Angela Garcia - "Legal Passing" & Jennifer Jones - "The Browning of the New South" - Robert Vargas

Monday, May 20, 2019 - 4:30pm - 5:30pm
Event Presenter/Author: 
Angela Garcia & Jennifer Jones

Angela S. Garcia will discuss her book Legal Passing: Navigating Everyday Life and Immigration Law and Jennifer A. Jones will discuss her book The Browning of the New South. Garcia and Jones will be joined in conversation by Robert Vargas. A Q&A and signing will follow the discussion.

This event is co-sponsored by Chicago Studies, a program within the college that develops experiential learning, research pathways, and engagement opportunities to help students think substantively about Chicago and beyond.

At the Co-op

RSVP HERE (Please note that your RSVP is requested but not required.)

About the book: Legal Passing offers a nuanced look at how the lives of undocumented Mexicans in the US are constantly shaped by federal, state, and local immigration laws. Angela S. García compares restrictive and accommodating immigration measures in various cities and states to show that place-based inclusion and exclusion unfold in seemingly contradictory ways. Instead of fleeing restrictive localities, undocumented Mexicans react by presenting themselves as “legal,” masking the stigma of illegality to avoid local police and federal immigration enforcement. Restrictive laws coerce assimilation, because as legal passing becomes habitual and embodied, immigrants distance themselves from their ethnic and cultural identities. In accommodating destinations, undocumented Mexicans experience a localized sense of stability and membership that is simultaneously undercut by the threat of federal immigration enforcement and complex street-level tensions with local police. Combining social theory on immigration and race as well as place and law, Legal Passing uncovers the everyday failures and long-term human consequences of contemporary immigration laws in the US.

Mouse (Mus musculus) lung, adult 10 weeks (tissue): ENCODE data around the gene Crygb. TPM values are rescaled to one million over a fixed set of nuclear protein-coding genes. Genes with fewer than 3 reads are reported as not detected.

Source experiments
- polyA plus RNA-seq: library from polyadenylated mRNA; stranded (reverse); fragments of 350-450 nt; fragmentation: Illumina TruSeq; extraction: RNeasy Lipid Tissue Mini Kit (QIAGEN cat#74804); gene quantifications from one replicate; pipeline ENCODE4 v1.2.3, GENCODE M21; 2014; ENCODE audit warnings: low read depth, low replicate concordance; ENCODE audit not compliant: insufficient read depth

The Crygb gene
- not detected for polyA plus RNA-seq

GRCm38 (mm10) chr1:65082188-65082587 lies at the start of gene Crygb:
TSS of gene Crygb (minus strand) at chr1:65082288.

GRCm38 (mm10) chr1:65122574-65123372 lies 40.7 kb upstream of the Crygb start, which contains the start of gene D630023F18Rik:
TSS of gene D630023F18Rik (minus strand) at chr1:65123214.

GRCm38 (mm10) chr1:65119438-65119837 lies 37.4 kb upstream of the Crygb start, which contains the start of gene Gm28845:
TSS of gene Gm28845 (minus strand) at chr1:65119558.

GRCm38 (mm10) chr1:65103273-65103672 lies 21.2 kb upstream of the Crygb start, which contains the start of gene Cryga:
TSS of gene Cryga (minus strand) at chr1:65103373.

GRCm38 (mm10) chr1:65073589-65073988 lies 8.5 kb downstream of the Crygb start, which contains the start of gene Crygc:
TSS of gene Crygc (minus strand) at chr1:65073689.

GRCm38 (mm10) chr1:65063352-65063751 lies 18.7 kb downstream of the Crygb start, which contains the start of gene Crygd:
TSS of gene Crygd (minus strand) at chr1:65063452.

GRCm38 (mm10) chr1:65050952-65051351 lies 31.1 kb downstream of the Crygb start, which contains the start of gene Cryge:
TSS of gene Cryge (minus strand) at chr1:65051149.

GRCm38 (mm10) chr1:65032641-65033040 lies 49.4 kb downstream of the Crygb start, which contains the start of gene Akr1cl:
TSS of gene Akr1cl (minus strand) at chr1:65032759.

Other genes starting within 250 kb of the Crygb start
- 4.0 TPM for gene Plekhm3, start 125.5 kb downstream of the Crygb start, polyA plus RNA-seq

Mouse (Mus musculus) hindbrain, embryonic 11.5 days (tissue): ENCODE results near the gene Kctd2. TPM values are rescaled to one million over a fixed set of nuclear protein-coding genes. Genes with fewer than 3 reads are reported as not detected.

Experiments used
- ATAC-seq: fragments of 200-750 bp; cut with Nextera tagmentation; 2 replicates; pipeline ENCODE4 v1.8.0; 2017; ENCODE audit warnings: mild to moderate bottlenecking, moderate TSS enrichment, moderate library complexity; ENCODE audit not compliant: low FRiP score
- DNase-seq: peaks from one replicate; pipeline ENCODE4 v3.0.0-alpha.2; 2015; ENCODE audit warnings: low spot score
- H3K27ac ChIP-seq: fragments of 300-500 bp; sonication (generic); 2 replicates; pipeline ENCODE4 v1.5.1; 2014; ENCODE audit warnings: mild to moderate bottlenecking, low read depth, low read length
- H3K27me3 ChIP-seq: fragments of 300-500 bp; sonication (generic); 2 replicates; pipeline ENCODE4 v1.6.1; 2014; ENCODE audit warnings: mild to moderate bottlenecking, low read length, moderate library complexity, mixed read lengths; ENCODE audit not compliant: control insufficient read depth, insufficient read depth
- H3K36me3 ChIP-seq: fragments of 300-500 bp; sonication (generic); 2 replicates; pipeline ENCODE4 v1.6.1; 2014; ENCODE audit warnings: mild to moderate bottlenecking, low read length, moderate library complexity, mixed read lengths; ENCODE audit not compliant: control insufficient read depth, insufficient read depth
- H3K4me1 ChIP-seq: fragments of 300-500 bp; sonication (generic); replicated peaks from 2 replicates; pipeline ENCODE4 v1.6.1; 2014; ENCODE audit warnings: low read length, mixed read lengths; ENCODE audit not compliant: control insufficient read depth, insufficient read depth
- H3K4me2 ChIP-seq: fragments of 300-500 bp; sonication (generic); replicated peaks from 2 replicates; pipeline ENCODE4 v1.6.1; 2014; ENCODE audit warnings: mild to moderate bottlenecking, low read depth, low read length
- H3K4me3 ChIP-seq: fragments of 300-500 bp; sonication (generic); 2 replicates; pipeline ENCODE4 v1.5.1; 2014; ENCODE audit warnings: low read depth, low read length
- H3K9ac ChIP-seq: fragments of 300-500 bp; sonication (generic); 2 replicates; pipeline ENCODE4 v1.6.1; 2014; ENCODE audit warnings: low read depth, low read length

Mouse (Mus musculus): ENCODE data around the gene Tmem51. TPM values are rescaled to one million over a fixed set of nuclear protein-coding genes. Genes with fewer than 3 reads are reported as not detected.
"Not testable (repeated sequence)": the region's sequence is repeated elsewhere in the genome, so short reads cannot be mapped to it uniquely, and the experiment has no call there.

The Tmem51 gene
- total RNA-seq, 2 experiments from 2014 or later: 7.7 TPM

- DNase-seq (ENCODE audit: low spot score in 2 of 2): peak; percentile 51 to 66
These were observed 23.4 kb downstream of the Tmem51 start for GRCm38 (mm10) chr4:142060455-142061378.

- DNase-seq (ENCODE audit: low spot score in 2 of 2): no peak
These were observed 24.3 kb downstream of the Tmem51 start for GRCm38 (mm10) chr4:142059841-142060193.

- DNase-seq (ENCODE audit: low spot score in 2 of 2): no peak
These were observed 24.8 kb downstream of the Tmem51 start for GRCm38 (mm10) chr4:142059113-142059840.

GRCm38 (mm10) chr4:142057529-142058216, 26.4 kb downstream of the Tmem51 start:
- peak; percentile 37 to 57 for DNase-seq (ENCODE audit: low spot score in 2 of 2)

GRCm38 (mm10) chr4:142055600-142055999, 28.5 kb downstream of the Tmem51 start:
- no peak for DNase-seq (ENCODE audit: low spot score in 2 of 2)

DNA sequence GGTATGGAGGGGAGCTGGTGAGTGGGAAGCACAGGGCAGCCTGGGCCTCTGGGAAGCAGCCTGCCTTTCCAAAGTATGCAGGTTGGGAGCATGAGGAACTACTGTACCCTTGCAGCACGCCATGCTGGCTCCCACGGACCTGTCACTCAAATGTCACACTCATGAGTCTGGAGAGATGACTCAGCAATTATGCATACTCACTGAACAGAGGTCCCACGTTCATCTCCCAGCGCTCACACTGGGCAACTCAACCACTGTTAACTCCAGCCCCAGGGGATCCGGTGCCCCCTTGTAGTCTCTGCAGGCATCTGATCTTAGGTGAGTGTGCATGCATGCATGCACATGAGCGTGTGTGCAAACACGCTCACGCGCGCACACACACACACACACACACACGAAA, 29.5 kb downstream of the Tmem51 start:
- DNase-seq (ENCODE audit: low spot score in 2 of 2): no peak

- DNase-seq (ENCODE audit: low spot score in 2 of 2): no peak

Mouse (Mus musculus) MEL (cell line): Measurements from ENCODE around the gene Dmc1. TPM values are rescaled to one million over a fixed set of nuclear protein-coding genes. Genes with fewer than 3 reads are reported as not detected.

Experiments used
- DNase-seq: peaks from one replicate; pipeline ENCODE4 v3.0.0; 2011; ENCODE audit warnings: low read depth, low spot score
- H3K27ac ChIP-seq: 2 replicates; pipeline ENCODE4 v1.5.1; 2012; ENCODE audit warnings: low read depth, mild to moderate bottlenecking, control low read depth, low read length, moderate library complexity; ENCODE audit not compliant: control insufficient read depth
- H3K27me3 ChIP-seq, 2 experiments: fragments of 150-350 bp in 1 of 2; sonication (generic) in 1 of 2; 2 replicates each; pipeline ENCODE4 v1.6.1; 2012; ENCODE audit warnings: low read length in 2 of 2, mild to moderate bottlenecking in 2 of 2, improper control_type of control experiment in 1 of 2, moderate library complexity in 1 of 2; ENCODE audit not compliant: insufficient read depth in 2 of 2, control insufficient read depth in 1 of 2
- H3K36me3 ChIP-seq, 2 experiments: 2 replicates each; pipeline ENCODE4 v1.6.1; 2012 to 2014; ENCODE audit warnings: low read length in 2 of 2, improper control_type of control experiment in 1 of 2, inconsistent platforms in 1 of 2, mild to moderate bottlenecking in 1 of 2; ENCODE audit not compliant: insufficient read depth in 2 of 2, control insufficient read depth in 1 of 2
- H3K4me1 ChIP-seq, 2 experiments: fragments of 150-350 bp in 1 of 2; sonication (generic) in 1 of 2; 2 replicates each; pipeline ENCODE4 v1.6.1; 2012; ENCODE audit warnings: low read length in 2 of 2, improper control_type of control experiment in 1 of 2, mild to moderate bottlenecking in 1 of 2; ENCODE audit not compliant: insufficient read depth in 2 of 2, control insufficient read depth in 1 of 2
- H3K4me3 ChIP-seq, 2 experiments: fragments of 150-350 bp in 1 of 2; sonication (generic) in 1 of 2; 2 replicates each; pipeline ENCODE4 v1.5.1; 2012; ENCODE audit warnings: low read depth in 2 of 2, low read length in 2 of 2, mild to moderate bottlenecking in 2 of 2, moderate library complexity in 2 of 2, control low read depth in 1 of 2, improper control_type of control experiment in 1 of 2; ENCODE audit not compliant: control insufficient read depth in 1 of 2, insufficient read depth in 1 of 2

About the author: Angela S. García is Assistant Professor at the University of Chicago School of Social Service Administration. Her research centers on the relationship between law, place, and inequality. More specifically, García analyses the interplay between subnational (state and local) immigration laws and federal immigration legislation as it affects immigrants’ everyday lives, incorporation, and well-being. Her book, Legal Passing: Navigating Undocumented Life and Local Immigration Law, published with University of California Press in 2019, compares the effects of restrictive and accommodating state and local-level immigration laws on the everyday lives of undocumented Mexican immigrants. Her current research includes a project that theorizes social time, the state, and well-being from the perspective of undocumented immigrants who would have been eligible for Deferred Action for the Parents of Americans (DAPA), a failed 2014 executive action of the Obama administration, and a collaborative study on the implementation, reach, and consequences of Chicago’s municipal ID program for marginalized communities. García received her PhD in Sociology and her master’s in Latin American Studies from the University of California, San Diego.